Figure 1: Magnetization acquisition of sediment in nature and in the laboratory. | Nature Communications

Figure 1: Magnetization acquisition of sediment in nature and in the laboratory.

From: Microbially assisted recording of the Earth’s magnetic field in sediment

Figure 1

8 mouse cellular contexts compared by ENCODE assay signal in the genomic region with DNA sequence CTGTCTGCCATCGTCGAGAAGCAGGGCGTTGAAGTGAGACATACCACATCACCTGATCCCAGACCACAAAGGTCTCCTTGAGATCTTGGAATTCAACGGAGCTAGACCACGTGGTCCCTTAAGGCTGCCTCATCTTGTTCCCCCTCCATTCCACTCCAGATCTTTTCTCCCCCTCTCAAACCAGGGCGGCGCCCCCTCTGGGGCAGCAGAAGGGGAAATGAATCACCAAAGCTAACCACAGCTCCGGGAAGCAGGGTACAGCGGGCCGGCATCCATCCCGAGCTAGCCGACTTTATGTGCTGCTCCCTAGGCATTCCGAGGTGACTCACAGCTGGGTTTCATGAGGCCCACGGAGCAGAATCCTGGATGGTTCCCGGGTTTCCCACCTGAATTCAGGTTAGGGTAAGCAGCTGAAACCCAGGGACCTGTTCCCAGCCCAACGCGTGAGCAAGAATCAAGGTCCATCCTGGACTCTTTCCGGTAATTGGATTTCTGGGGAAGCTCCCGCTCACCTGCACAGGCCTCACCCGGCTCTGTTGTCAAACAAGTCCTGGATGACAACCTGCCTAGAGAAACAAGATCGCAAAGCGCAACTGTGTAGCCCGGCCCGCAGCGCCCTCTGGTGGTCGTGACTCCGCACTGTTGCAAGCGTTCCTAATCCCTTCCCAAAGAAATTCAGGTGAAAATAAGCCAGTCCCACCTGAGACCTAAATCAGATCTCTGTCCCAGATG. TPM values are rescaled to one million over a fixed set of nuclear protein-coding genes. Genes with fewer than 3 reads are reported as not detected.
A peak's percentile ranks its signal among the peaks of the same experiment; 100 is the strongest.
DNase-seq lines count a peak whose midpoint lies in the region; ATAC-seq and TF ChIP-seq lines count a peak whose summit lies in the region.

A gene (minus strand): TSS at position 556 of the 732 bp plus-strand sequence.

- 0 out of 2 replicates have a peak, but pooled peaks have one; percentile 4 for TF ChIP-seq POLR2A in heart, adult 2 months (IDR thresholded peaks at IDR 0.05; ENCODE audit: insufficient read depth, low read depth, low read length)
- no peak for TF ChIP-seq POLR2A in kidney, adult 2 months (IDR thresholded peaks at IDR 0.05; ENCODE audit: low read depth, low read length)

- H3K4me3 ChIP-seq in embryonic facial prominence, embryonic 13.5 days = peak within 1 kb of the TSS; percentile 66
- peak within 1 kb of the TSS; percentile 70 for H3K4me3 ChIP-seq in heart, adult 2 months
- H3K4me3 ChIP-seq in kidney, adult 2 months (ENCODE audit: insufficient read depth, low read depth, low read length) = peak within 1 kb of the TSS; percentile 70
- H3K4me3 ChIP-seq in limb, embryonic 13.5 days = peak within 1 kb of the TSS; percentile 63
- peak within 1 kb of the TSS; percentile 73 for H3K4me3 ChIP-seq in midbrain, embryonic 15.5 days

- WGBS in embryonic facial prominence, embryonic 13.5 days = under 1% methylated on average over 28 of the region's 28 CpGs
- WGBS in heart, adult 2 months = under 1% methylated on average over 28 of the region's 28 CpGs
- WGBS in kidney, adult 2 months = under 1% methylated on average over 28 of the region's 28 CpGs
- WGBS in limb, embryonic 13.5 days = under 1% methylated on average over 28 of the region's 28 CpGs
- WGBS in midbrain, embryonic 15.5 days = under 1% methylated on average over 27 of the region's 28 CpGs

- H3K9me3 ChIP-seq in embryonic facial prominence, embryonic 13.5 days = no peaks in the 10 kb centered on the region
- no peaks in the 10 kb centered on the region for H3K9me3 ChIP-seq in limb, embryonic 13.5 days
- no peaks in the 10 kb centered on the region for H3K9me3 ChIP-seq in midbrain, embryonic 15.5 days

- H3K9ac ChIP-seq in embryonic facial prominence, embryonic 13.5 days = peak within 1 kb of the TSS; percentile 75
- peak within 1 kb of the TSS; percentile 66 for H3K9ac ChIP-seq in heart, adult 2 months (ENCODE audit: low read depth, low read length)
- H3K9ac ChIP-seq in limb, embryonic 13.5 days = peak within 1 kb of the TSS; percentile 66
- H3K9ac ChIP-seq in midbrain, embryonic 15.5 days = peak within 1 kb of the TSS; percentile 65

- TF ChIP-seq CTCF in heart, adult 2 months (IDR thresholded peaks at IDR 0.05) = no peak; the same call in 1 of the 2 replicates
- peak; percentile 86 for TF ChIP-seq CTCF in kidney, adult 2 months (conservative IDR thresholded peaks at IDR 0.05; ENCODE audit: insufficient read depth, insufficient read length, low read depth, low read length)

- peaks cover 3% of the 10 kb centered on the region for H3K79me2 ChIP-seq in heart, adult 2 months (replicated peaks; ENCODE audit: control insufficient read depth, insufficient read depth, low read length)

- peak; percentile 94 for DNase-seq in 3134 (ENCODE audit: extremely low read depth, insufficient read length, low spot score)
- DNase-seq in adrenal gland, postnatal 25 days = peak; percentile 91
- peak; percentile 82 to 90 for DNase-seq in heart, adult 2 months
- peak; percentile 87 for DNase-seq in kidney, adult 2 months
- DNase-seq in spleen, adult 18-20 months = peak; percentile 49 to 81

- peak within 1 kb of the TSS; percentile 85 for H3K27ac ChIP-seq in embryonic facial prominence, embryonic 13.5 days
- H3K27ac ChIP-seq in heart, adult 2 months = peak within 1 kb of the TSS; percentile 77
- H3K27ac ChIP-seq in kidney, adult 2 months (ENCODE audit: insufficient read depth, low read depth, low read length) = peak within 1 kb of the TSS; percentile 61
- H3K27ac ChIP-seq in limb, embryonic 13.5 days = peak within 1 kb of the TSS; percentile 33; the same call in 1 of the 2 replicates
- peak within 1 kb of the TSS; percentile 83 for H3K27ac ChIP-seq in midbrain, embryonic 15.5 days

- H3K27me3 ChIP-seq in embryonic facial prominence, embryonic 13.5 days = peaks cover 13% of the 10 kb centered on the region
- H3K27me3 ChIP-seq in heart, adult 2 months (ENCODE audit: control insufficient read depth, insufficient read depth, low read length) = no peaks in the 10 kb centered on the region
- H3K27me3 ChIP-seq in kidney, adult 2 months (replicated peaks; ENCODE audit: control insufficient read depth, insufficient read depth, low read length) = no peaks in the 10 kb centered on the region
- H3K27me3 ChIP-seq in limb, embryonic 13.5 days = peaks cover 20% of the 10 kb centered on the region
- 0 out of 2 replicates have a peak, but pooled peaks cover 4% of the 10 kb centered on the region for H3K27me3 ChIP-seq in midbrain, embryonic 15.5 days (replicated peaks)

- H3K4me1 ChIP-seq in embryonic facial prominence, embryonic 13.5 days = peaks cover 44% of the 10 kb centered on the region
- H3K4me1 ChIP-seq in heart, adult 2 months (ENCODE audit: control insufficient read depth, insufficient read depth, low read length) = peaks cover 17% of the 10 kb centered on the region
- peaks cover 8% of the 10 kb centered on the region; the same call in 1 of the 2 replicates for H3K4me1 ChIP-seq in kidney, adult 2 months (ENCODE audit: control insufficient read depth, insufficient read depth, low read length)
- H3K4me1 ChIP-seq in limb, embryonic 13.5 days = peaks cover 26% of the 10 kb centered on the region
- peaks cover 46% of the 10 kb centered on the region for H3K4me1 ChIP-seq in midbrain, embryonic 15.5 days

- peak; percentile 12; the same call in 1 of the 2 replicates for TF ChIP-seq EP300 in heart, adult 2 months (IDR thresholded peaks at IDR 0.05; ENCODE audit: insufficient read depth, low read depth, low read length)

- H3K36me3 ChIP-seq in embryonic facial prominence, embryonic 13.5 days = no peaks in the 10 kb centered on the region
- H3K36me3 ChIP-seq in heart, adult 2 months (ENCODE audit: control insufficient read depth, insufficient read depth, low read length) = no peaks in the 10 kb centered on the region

(a) Schematic representation of natural processes affecting sedimentary magnetizations (modified from ref. 15). 1: Marine snow, 2: flocculation, 3: settling, 4: sediment resuspension, 5: non-local mixing, for example, by polychaete worms, 6: local (diffusive) sediment mixing leading to particle reorientation and 7: burial in the consolidating layer. (b) Schematic representation of sediment redeposition in five different time frames. A homogeneous sediment suspension settles in a magnetic field forming a clear sediment–water interface (dashed line) after some time. The same five particles are highlighted by black dots in each frame. A DRM is acquired by the alignment of magnetized particles in the ambient field during deposition (frames 1–4). This magnetization is stabilized by inter-particle forces developing at contact points (frames 3–4). Sediment mixing (arrow in frame 5) is responsible for particle realignment after deposition and generates a PDRM. Only local (diffusive) sediment mixing is produced in our experiments. (c) Height of the sediment–water interface (dots), for three redeposition experiments. The dashed line is a guide for the eye. A nearly stable interface is obtained within the first day.

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